Maryland defeated Maryland-Eastern Shore, 91-70, last night in Cole Field House. But the game had a more long-range significance for the Terrapins than winning to even their record at 1-1.
They may have found their point guard in junior Steve Rivers.
Throughout the preseason, and in an embarrassing opening loss to Penn State, the Terrapins had no one in particular directing their offense. Rivers started at the point last night and at least looked like a major college playmaker.
"It felt really good to finally get a chance to play," Rivers said. "It was one of the first times I've gotten a continuous span of playing time. I tried hard to get the ball inside."
In addition to running the offense, he scored 15 points, making two three-point field goals and six of seven shots. He also pushed the ball inside enough for center Ben Coleman to score 20 points and forward Adrian Branch to score 20.
It should be noted, however, that the blowout came at the expense of UMES, which lost to Navy by 10 points Tuesday night.
This game was never really close. Maryland increased a 12-6 lead to 24-6 and led, 38-21, at halftime. Branch and Coleman quickly scored eight points to start the second half and their team moved ahead, 54-28.
Coach Lefty Driesell was pleased with Rivers' play, but guarded his optimism.
"Steve, by far, did the best job of any of our point guards," Driesell said. "But we didn't play a nationally ranked team or anything. It's hard to truly evaluate his play against a team when you win by 20 points. I'll get a better picture in a tougher game, like Saturday at Canisius or next Wednesday against St. Joe's. Then, I'll be able to tell more."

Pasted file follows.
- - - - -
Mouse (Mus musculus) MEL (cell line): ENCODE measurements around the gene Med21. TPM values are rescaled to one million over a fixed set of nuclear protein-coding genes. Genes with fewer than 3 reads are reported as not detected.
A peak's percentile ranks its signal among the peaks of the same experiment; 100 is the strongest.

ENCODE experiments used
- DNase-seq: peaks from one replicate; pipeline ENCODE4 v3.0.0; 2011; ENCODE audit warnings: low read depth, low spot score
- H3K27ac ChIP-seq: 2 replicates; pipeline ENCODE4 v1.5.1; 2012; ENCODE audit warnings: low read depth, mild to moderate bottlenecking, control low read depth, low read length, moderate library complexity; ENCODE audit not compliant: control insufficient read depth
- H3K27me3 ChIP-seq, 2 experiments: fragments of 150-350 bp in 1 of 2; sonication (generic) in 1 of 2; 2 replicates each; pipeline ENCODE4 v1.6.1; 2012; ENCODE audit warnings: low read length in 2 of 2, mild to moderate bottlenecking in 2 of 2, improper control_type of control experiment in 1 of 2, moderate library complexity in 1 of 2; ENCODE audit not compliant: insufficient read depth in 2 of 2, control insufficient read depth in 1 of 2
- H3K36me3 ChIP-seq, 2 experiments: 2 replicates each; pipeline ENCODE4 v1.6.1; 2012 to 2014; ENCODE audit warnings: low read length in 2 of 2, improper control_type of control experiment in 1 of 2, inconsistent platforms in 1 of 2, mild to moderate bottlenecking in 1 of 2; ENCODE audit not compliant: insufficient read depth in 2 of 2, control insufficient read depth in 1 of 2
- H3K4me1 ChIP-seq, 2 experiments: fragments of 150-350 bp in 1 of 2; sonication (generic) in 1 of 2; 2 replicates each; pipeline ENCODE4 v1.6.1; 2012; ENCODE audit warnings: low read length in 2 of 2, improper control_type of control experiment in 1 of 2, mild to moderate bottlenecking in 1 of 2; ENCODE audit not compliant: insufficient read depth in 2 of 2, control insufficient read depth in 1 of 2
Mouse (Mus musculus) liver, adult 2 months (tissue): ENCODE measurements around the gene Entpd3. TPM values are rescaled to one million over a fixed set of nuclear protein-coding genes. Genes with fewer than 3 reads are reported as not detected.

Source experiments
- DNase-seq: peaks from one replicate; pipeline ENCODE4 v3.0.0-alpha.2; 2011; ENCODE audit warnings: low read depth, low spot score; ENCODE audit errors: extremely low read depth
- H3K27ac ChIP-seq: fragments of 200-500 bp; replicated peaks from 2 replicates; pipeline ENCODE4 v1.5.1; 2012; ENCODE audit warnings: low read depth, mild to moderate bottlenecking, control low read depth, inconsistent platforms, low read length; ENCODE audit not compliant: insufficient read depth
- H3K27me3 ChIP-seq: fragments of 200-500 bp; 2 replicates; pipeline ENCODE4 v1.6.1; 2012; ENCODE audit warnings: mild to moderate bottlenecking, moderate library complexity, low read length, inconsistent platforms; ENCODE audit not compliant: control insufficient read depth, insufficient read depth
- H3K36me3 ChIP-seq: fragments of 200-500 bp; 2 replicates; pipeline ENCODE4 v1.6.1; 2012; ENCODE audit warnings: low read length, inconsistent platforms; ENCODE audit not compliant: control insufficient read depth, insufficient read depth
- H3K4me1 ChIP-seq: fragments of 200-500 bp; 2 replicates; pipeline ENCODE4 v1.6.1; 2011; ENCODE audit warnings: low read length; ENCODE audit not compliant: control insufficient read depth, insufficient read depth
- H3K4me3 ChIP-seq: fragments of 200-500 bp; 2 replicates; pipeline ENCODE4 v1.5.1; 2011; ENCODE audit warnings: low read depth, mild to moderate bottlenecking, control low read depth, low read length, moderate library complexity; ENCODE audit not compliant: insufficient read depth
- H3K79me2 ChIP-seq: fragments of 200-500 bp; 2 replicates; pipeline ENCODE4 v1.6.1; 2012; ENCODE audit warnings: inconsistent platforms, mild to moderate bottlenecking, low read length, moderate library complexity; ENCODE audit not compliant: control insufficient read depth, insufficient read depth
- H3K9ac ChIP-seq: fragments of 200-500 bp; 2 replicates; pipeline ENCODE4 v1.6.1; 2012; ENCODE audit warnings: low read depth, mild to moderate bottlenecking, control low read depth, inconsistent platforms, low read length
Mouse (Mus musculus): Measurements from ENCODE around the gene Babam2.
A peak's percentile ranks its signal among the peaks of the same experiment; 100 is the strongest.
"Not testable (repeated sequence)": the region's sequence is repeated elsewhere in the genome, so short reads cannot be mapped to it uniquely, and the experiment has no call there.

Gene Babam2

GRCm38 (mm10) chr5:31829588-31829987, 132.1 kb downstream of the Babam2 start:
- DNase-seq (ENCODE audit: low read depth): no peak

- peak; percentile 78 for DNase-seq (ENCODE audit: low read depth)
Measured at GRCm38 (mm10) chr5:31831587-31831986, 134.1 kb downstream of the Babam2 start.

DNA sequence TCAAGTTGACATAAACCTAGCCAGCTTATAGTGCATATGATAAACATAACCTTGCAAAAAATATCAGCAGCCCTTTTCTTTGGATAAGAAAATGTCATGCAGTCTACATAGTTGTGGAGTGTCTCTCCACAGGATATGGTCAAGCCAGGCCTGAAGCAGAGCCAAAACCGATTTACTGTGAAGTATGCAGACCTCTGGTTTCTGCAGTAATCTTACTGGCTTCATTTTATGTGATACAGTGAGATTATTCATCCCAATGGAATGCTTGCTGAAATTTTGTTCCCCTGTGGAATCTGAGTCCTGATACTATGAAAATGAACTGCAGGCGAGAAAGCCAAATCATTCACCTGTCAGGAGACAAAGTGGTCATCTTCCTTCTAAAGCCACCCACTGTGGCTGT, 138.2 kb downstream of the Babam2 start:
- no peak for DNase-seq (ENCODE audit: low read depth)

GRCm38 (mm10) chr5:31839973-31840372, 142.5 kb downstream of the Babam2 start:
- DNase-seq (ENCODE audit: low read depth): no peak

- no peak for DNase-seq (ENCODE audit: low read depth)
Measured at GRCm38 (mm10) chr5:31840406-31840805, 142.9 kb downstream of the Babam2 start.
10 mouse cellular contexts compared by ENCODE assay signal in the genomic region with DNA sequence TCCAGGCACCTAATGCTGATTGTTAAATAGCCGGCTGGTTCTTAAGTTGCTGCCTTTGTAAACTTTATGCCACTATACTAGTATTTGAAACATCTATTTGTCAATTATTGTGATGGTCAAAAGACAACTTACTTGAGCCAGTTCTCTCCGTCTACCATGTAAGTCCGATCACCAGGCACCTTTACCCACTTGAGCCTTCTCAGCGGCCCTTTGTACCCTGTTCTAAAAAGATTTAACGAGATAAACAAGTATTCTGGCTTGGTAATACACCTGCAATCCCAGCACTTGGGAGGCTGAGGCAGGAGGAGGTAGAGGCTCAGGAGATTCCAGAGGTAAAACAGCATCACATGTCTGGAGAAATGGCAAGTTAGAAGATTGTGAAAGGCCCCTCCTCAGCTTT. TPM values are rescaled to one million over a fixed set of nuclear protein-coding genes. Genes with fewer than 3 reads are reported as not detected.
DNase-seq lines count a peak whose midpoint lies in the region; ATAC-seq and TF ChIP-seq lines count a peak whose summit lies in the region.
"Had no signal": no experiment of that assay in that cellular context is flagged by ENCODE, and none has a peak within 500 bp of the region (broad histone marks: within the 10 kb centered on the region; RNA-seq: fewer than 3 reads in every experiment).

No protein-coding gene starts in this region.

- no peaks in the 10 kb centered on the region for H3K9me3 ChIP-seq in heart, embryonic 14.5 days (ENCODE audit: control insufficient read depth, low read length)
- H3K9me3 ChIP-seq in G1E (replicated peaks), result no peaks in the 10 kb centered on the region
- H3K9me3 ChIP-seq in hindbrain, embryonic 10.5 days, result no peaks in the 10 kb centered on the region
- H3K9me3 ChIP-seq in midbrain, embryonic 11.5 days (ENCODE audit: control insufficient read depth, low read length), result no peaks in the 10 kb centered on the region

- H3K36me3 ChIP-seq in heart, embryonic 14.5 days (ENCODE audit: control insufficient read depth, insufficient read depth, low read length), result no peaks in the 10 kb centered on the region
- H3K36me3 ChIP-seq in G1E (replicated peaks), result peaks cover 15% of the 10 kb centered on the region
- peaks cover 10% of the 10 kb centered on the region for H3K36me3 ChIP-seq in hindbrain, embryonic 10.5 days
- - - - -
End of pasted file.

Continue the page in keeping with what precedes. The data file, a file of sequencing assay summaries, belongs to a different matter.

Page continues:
Freshman Jeff Baxter, Maryland's point guard of the future, said he learned a lot watching the way Rivers ran the offense.
"Steve ran the whole thing really smoothly," said Baxter, from Carroll High. "I tend to go faster than the rest of the team sometimes. Steve is more controlled, medium range. The last two days of practice we've seen that. He's been pretty poised."
Besides Rivers, Driesell also complimented the play of Coleman and Len Bias. Bias, who says he has almost recovered from a twisted ankle, got 10 rebounds and 13 points in only 21 minutes, coming in as a reserve.
Coleman, the junior transfer from Minnesota, made seven of 10 shots, had 12 rebounds and committed only two fouls.
"He played much better tonight," Driesell said, referring to Coleman's season-opening performance in Maryland's 18-point loss to Penn State.
The tallest starter for UMES (1-2) was 6 feet 6, and the Hawks were obviously at a disadvantage from the opening tipoff. They were led by guard Gerald Best, who scored 21 points. But no other player scored in double figures, and the starting front line had only 13 points. The Hawks shot 27 percent in the first half and 35 percent for the game.